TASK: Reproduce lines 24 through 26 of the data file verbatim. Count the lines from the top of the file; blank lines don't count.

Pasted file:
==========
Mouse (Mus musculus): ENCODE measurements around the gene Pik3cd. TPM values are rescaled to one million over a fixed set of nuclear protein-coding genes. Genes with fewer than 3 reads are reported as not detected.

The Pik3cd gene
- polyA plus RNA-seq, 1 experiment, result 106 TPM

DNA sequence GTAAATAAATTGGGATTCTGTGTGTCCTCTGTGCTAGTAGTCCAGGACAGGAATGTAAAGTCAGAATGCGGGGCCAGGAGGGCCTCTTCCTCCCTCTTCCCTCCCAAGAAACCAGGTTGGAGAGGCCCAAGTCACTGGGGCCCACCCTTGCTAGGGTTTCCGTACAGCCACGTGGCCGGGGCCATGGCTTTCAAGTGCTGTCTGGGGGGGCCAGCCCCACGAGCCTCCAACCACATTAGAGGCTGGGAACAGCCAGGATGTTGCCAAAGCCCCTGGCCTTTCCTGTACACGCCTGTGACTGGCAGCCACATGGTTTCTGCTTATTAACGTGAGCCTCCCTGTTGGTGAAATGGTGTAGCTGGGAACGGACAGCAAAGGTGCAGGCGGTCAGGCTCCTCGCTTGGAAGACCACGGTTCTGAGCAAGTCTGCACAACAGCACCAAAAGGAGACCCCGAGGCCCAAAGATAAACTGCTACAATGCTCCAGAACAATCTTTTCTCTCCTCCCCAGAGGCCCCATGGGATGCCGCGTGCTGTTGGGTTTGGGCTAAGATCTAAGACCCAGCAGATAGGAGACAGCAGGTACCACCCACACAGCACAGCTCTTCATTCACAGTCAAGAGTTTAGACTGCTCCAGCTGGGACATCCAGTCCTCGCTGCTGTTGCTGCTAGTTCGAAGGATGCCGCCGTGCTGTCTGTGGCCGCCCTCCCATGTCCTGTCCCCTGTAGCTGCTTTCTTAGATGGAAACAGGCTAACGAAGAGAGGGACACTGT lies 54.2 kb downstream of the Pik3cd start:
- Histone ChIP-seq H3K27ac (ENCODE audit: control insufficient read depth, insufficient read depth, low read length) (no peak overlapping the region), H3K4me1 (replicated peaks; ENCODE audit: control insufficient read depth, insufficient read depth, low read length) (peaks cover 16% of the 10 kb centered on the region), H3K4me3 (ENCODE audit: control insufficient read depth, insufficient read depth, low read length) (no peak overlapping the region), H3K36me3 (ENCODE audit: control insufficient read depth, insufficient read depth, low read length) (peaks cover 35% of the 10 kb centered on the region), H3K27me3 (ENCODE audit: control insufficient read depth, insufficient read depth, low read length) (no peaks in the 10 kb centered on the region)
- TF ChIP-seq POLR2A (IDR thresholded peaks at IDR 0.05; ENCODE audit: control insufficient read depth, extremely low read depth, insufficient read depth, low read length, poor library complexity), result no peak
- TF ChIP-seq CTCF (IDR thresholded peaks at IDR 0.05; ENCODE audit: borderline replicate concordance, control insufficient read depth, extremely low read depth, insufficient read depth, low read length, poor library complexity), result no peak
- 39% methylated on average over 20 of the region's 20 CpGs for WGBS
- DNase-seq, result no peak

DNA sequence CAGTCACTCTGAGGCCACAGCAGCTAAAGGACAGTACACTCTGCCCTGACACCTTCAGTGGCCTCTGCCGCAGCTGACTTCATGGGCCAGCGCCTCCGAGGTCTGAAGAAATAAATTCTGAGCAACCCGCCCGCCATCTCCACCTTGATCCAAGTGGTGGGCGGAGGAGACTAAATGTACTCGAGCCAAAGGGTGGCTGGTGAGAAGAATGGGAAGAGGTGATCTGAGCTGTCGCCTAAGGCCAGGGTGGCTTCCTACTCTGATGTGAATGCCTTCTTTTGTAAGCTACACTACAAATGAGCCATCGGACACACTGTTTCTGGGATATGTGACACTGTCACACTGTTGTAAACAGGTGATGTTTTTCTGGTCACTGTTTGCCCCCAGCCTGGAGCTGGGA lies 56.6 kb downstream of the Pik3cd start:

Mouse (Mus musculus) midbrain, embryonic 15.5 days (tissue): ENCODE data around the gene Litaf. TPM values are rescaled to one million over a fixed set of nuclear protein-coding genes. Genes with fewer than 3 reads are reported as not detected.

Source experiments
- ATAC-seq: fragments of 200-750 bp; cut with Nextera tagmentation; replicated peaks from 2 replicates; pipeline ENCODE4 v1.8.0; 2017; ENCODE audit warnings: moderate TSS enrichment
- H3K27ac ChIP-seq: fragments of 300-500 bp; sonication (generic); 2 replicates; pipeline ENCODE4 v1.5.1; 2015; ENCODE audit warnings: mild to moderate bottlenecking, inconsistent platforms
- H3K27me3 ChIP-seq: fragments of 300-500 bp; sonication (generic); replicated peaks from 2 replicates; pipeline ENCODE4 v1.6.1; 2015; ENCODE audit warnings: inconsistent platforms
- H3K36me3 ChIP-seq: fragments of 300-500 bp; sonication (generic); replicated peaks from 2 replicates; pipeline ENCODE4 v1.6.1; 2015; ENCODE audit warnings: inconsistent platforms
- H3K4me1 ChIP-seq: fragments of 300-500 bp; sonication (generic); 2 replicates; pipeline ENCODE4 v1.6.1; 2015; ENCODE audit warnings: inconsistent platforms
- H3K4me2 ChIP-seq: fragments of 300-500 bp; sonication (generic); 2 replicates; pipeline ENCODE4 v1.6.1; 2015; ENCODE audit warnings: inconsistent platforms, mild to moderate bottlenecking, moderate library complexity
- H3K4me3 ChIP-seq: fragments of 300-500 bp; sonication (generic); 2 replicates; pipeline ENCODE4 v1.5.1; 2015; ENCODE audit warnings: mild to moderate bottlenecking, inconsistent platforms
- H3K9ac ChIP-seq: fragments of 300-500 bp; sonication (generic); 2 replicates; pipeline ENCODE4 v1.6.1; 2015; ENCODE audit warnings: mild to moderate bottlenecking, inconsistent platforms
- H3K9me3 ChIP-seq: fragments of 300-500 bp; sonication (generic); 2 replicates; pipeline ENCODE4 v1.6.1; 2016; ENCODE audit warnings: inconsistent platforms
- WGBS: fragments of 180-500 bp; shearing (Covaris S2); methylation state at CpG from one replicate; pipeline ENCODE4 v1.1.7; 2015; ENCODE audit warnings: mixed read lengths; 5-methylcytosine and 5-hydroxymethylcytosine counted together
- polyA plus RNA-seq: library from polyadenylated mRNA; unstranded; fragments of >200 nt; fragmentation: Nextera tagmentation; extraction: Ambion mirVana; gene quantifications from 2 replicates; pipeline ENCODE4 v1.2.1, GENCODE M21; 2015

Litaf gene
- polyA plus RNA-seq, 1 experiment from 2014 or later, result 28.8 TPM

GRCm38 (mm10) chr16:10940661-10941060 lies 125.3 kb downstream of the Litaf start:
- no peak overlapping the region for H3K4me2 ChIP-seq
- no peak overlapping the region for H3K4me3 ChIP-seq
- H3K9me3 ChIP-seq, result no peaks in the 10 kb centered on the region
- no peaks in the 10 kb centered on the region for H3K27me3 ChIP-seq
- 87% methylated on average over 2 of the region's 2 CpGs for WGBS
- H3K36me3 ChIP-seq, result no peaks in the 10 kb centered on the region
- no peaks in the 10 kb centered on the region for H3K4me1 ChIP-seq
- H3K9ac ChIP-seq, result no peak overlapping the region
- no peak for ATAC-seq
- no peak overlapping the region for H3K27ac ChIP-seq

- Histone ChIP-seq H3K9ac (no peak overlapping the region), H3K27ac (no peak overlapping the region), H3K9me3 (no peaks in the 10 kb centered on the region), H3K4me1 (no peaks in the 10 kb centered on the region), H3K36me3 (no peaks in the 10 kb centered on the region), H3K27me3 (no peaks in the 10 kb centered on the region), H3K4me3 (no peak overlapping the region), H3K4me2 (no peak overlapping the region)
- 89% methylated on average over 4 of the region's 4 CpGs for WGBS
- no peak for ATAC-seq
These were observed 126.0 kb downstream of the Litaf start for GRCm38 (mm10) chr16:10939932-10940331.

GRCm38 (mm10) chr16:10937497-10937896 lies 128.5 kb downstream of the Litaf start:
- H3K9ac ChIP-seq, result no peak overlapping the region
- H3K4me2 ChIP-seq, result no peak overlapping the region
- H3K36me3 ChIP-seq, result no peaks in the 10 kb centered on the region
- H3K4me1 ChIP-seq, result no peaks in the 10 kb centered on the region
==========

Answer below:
Litaf gene
- polyA plus RNA-seq, 1 experiment from 2014 or later, result 28.8 TPM

GRCm38 (mm10) chr16:10940661-10941060 lies 125.3 kb downstream of the Litaf start: